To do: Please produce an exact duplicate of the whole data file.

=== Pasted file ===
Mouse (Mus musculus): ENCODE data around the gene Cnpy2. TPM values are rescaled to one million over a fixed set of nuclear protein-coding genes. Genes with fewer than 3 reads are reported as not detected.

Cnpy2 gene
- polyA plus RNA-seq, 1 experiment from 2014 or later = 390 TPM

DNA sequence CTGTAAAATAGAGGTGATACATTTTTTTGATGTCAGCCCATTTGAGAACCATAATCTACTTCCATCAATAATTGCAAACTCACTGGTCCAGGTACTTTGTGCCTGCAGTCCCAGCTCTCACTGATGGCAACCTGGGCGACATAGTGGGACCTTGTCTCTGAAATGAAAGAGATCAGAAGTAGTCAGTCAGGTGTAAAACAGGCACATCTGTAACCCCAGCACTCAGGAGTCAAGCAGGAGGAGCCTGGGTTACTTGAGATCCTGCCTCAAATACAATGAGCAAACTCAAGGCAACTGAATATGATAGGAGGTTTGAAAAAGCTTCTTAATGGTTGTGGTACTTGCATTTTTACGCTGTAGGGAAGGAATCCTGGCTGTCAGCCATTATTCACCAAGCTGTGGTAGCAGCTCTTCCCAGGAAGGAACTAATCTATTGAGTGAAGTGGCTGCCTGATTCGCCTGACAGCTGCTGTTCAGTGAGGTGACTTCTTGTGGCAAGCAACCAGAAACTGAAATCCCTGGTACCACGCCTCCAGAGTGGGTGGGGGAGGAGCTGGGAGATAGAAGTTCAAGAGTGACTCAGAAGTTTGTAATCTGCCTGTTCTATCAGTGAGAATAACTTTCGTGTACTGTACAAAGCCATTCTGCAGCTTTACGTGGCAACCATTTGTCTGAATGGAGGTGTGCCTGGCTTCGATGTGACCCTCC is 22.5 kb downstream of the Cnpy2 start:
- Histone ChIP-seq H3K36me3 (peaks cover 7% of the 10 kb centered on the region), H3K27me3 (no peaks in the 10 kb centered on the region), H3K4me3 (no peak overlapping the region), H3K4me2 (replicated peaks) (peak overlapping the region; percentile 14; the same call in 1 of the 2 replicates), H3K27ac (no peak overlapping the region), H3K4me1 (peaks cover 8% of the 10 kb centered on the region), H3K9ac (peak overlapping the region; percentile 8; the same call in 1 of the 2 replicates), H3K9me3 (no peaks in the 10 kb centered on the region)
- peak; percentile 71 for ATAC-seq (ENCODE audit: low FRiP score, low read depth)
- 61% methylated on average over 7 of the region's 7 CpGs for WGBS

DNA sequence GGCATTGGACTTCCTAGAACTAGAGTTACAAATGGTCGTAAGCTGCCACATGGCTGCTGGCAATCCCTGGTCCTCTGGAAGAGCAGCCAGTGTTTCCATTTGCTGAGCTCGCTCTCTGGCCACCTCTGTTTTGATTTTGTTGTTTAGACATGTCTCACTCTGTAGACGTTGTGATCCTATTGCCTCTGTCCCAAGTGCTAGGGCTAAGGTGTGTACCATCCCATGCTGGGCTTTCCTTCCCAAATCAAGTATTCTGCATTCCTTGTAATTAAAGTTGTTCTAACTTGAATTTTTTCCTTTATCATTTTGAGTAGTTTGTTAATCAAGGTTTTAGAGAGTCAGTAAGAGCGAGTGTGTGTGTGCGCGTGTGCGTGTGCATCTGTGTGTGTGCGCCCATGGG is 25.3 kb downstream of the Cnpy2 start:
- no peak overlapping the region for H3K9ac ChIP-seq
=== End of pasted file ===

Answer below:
Mouse (Mus musculus): ENCODE data around the gene Cnpy2. TPM values are rescaled to one million over a fixed set of nuclear protein-coding genes. Genes with fewer than 3 reads are reported as not detected.

Cnpy2 gene
- polyA plus RNA-seq, 1 experiment from 2014 or later = 390 TPM

DNA sequence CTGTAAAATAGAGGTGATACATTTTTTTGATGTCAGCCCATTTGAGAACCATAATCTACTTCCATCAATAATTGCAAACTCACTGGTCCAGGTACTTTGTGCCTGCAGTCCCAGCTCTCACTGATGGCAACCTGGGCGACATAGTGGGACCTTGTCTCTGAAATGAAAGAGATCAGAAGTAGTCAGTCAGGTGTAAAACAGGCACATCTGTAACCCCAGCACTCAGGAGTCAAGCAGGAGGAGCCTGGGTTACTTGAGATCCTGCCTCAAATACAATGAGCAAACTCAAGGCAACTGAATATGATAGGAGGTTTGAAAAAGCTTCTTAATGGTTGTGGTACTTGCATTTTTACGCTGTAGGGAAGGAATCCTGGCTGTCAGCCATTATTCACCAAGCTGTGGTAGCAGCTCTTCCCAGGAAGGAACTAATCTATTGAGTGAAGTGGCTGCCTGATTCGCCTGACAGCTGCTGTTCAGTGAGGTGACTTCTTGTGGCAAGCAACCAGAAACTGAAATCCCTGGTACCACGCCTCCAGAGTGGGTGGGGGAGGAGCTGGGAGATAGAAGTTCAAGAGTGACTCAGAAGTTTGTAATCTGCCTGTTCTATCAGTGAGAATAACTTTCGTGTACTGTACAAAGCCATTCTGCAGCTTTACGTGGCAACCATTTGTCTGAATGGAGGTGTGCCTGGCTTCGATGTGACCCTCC is 22.5 kb downstream of the Cnpy2 start:
- Histone ChIP-seq H3K36me3 (peaks cover 7% of the 10 kb centered on the region), H3K27me3 (no peaks in the 10 kb centered on the region), H3K4me3 (no peak overlapping the region), H3K4me2 (replicated peaks) (peak overlapping the region; percentile 14; the same call in 1 of the 2 replicates), H3K27ac (no peak overlapping the region), H3K4me1 (peaks cover 8% of the 10 kb centered on the region), H3K9ac (peak overlapping the region; percentile 8; the same call in 1 of the 2 replicates), H3K9me3 (no peaks in the 10 kb centered on the region)
- peak; percentile 71 for ATAC-seq (ENCODE audit: low FRiP score, low read depth)
- 61% methylated on average over 7 of the region's 7 CpGs for WGBS

DNA sequence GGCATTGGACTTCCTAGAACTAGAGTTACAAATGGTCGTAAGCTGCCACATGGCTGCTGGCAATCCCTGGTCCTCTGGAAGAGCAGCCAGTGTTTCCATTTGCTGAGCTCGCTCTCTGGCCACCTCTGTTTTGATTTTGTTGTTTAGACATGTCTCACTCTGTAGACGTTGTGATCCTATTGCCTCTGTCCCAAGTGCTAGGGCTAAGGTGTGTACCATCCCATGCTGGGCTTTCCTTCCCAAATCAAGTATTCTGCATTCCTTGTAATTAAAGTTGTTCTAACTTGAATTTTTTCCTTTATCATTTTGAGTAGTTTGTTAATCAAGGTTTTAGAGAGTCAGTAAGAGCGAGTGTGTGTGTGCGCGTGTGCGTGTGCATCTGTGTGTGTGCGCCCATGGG is 25.3 kb downstream of the Cnpy2 start:
- no peak overlapping the region for H3K9ac ChIP-seq